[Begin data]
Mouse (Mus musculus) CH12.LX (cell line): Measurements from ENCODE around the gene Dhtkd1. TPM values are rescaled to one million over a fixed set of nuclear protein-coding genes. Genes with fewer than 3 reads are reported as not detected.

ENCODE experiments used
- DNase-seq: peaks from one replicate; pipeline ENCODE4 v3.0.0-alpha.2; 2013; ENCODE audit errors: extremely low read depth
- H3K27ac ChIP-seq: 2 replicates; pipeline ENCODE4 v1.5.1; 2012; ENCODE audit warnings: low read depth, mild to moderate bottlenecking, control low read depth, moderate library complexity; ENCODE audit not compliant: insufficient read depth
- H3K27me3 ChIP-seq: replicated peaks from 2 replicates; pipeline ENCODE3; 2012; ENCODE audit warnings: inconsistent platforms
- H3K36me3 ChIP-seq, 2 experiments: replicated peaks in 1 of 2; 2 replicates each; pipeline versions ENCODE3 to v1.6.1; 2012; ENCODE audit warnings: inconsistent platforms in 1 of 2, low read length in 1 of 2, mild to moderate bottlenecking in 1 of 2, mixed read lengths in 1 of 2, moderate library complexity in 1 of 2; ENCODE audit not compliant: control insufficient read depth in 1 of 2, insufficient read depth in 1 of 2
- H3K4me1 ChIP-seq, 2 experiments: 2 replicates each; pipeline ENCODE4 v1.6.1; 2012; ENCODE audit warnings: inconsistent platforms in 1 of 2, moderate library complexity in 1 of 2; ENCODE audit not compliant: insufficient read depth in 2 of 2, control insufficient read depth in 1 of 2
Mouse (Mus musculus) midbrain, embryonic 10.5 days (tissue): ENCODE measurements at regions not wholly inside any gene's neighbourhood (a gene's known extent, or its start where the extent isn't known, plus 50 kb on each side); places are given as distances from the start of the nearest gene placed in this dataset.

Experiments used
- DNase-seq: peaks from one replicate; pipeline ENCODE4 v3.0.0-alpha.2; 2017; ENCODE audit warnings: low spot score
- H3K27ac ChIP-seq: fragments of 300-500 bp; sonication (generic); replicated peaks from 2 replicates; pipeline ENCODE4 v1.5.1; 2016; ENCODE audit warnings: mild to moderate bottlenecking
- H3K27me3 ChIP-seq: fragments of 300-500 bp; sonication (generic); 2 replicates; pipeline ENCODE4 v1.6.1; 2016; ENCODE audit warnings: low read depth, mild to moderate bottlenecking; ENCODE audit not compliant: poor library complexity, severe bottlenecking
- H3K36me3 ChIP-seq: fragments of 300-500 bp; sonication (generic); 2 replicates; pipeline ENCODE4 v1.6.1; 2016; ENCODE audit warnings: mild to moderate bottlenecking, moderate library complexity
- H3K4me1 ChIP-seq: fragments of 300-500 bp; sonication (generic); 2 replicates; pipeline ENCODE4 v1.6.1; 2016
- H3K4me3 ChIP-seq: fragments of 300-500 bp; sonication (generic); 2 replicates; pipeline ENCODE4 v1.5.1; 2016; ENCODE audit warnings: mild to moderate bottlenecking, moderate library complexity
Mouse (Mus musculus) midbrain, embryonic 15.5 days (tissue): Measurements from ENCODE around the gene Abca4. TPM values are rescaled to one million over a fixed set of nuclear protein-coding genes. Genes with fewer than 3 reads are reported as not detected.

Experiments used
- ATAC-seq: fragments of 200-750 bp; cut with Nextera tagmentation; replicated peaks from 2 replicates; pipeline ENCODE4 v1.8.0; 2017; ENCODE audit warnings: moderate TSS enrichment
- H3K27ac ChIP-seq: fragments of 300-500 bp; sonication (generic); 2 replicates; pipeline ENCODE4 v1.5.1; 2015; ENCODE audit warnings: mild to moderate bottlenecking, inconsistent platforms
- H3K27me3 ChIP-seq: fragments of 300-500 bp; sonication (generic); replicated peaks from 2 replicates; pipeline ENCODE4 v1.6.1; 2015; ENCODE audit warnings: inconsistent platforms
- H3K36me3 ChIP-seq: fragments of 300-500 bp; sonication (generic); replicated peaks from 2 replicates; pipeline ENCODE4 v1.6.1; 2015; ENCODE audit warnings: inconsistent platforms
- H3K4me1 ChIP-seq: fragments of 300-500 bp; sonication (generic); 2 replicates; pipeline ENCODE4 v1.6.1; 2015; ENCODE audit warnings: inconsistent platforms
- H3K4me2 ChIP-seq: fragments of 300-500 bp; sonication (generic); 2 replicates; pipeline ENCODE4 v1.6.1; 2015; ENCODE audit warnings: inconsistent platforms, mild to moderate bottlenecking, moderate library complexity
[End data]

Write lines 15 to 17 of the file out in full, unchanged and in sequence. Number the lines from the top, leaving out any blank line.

- H3K4me3 ChIP-seq: fragments of 300-500 bp; sonication (generic); 2 replicates; pipeline ENCODE4 v1.5.1; 2016; ENCODE audit warnings: mild to moderate bottlenecking, moderate library complexity
Mouse (Mus musculus) midbrain, embryonic 15.5 days (tissue): Measurements from ENCODE around the gene Abca4. TPM values are rescaled to one million over a fixed set of nuclear protein-coding genes. Genes with fewer than 3 reads are reported as not detected.

Experiments used